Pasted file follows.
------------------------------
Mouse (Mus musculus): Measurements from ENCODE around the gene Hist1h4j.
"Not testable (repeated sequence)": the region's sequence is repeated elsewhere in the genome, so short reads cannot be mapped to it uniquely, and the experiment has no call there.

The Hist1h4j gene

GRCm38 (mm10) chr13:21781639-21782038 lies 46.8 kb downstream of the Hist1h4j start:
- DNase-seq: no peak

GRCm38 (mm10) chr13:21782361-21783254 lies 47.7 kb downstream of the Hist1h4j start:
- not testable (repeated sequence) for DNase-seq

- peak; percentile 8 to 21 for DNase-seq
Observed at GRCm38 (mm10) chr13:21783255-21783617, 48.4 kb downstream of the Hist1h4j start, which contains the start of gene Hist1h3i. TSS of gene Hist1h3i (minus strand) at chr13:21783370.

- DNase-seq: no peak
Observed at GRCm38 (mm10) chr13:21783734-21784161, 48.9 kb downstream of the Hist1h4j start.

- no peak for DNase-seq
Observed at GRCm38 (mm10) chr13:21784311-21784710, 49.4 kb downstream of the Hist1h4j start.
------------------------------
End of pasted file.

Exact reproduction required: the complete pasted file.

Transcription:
Mouse (Mus musculus): Measurements from ENCODE around the gene Hist1h4j.
"Not testable (repeated sequence)": the region's sequence is repeated elsewhere in the genome, so short reads cannot be mapped to it uniquely, and the experiment has no call there.

The Hist1h4j gene

GRCm38 (mm10) chr13:21781639-21782038 lies 46.8 kb downstream of the Hist1h4j start:
- DNase-seq: no peak

GRCm38 (mm10) chr13:21782361-21783254 lies 47.7 kb downstream of the Hist1h4j start:
- not testable (repeated sequence) for DNase-seq

- peak; percentile 8 to 21 for DNase-seq
Observed at GRCm38 (mm10) chr13:21783255-21783617, 48.4 kb downstream of the Hist1h4j start, which contains the start of gene Hist1h3i. TSS of gene Hist1h3i (minus strand) at chr13:21783370.

- DNase-seq: no peak
Observed at GRCm38 (mm10) chr13:21783734-21784161, 48.9 kb downstream of the Hist1h4j start.

- no peak for DNase-seq
Observed at GRCm38 (mm10) chr13:21784311-21784710, 49.4 kb downstream of the Hist1h4j start.